Determining the validity of intelligence data thus depends in part on recruiting from the enemy’s ranks senior political office holders or high-ranking government officials, and in part upon breaking their codes. But once effected, these unlikely circumstances open a window to other intriguing possibilities – including, specifically, offensive counterintelligence operations designed to penetrate, infiltrate, and suborn the target’s intelligence service in order to play it back against the state it serves. The ultimate goal of such operations is to entice or provoke the targeted state into undertaking ruinous and self-destructive actions.
As Angleton observed, successful politicians and senior government officials are a remarkably homogenous lot. For the most part, they derive from roughly comparable social circumstances and share core formative experiences in common. They attend the same schools – or at least the same types of schools – and are imbued with the same canon. They also hold remarkably similar beliefs and values, and share certain characteristic attitudes regarding the larger world. Together these form something akin to a collective psyche, or what Angleton termed the “Mind of the State.”
If states have minds, they also have states of mind – and as with individuals, it is their state of mind that makes them most vulnerable to deception. For a state of mind is a predisposition to belief or action; and if that predisposition can be accurately gauged, tempting or provoking the targeted decision-makers to ruin becomes a plausible exercise in perception management.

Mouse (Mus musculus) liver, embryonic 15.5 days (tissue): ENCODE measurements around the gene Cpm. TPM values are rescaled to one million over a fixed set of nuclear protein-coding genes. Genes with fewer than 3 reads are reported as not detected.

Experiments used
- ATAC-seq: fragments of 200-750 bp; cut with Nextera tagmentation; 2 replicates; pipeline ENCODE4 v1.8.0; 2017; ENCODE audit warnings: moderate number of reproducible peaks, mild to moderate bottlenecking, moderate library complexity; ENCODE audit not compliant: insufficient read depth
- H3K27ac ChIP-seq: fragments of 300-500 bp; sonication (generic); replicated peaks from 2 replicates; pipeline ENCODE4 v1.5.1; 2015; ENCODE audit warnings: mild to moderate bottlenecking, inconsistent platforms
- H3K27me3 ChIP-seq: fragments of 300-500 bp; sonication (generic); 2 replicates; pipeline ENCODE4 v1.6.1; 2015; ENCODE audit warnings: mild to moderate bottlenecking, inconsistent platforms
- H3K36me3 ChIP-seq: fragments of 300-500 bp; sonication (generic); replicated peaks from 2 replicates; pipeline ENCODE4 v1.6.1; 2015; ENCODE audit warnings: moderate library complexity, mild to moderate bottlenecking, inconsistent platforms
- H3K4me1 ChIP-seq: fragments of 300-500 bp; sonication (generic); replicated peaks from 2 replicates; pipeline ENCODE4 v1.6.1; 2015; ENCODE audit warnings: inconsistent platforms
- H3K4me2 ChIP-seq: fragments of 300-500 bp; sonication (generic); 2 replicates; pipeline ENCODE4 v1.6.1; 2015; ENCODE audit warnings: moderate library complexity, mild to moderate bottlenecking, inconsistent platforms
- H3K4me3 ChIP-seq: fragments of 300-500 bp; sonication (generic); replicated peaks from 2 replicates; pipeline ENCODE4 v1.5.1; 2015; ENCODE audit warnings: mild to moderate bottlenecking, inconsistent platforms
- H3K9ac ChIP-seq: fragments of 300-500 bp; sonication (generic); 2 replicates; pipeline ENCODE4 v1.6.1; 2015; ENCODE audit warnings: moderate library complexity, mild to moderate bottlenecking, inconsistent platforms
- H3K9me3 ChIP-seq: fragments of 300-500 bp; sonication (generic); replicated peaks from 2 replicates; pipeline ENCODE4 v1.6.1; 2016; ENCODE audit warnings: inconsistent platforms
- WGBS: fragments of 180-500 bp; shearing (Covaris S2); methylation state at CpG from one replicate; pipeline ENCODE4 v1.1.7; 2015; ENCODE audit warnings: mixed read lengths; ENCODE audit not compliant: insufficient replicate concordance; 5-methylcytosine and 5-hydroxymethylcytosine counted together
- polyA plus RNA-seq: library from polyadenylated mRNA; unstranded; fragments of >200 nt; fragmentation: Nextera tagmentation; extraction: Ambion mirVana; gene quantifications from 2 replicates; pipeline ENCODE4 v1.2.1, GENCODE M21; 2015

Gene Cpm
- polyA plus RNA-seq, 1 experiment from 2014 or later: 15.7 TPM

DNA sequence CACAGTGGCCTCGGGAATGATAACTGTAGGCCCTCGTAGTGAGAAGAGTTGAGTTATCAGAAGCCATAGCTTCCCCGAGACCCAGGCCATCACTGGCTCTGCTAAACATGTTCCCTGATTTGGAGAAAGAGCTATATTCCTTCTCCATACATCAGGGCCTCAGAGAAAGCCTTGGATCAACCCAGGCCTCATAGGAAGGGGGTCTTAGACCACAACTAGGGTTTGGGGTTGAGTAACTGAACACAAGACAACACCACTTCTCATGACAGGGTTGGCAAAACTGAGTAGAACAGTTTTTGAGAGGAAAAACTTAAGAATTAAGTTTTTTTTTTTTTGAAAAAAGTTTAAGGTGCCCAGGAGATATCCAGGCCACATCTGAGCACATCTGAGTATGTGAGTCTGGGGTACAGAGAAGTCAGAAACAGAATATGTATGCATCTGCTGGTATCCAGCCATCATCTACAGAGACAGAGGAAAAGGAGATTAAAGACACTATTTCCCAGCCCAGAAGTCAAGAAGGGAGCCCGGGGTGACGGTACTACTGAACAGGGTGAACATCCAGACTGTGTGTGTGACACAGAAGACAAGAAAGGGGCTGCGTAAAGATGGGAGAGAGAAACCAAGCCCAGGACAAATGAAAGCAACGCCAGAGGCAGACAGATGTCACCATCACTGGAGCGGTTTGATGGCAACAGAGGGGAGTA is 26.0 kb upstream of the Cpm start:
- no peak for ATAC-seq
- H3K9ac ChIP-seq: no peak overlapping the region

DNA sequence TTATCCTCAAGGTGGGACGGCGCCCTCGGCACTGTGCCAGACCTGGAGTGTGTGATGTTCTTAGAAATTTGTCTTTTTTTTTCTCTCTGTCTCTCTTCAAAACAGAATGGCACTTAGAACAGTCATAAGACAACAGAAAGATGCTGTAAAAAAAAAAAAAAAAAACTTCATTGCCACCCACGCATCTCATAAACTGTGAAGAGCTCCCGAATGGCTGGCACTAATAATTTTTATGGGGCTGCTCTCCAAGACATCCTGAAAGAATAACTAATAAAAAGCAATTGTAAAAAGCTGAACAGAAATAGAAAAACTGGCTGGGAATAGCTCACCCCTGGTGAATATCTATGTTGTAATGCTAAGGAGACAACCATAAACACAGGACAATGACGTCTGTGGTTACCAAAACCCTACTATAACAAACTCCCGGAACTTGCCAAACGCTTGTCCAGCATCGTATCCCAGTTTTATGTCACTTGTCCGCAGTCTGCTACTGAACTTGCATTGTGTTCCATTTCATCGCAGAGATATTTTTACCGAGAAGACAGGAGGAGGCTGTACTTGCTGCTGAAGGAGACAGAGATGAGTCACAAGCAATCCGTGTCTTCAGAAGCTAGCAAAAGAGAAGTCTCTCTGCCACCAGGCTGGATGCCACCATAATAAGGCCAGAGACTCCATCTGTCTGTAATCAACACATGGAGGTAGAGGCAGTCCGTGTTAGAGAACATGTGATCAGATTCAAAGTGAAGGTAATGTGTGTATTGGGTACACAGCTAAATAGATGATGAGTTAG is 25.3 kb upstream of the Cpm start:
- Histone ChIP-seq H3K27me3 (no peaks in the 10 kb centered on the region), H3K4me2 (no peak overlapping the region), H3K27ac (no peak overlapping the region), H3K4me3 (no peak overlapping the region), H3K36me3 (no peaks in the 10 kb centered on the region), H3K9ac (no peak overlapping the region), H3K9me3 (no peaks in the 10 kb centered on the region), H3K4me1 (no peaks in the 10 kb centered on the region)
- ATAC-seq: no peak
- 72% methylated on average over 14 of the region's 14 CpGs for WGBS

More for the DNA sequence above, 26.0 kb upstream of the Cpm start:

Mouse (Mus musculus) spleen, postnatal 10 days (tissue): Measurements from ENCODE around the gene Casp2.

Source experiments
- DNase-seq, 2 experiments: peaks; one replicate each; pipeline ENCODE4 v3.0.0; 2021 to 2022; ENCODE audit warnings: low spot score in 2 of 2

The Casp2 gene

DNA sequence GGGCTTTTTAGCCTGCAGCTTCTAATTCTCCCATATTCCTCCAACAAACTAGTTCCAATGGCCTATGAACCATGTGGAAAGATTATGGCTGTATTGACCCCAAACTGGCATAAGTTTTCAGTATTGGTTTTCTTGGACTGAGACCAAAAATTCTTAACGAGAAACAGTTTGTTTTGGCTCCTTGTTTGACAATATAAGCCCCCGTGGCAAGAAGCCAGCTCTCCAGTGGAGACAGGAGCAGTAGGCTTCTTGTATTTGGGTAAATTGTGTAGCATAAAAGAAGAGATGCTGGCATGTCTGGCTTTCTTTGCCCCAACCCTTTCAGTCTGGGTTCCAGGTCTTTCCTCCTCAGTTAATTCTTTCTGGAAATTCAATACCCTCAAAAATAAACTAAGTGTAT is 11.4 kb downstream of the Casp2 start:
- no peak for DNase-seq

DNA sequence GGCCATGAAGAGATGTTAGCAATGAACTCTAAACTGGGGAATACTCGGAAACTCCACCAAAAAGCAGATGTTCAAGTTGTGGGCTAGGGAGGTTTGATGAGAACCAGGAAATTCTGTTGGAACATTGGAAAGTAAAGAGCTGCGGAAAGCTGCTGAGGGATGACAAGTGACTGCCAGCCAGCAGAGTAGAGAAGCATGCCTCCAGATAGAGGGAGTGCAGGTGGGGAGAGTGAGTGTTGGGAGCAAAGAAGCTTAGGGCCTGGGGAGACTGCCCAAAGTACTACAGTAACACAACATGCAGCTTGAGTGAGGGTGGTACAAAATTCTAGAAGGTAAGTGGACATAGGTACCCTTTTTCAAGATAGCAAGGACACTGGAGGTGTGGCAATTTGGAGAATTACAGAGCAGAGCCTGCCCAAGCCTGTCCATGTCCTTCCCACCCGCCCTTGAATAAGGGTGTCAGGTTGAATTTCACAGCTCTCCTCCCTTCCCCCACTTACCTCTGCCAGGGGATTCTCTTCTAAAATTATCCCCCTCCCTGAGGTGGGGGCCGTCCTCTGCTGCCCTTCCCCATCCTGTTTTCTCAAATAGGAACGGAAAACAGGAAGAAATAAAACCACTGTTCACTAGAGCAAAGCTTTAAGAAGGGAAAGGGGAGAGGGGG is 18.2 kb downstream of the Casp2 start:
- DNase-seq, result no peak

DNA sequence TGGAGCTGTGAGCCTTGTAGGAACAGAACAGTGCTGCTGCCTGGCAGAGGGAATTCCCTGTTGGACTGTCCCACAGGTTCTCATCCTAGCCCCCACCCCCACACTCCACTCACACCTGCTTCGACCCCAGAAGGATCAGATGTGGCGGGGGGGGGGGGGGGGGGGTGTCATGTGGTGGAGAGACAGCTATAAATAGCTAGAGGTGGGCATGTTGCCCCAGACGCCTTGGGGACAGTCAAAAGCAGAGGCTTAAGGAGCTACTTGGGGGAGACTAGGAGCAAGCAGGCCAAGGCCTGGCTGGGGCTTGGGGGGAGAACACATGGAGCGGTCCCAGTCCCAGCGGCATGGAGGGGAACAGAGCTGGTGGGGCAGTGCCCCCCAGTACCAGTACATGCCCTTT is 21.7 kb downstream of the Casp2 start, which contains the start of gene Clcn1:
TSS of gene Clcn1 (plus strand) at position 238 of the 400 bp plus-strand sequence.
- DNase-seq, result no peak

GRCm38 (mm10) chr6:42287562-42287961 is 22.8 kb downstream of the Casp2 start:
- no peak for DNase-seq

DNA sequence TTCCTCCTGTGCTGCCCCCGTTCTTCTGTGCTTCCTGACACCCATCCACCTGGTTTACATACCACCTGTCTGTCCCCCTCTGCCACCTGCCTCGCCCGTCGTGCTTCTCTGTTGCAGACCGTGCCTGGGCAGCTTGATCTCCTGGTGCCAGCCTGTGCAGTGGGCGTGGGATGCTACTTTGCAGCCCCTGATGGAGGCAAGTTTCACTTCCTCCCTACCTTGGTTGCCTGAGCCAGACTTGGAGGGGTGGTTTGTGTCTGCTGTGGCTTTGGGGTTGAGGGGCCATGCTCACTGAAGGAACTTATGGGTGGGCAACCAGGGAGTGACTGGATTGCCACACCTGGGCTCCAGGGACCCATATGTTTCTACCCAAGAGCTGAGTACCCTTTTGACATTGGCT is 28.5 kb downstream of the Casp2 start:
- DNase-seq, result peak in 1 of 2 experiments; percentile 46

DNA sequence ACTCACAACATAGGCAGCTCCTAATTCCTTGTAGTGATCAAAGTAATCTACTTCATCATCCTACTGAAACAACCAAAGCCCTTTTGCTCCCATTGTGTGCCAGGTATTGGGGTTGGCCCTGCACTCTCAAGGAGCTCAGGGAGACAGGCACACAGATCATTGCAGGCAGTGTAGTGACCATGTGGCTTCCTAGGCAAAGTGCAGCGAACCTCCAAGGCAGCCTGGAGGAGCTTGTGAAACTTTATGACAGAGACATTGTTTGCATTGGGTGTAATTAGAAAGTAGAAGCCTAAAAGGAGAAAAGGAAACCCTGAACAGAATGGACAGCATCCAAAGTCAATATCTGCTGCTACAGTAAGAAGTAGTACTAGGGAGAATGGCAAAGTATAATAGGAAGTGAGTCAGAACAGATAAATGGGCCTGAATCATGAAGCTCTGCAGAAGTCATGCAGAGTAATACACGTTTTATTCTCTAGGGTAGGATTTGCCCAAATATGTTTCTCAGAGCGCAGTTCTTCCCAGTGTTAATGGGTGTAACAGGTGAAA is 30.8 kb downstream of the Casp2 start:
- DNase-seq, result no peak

If there is a single failing common to decision-makers throughout history, it is an excessive faith in intelligence. For reasons that remain obscure, decision-makers seem unable or unwilling to grasp the implications of the Epistemological Problem Angleton described. Despite ample warnings, they almost invariably place far more credence in intelligence reports than they deserve; and it is upon this most basic failing that offensive counterintelligence plays.
In The Art of War, Sun Tzu wrote “Supreme excellence is to subdue the enemy without fighting” and argued this end may best be achieved by manipulating the “Golden Threads” of intelligence – that is, the lines of communications that connect agents recruited from within the enemy’s camp to one’s own. The first Golden Thread may be activated by sacrificing deliberately misinformed low-level agents for capture, dangling double agents for enemy recruitment, and dispatching false defectors to the enemy’s camp. The second is brought into play by querying the agent-in-place to determine how the enemy decision-makers have interpreted the false information they delivered. If the information evokes the intended state of mind, the false message can be reinforced by repeating the process in different ways. If not, it can be modulated until it does.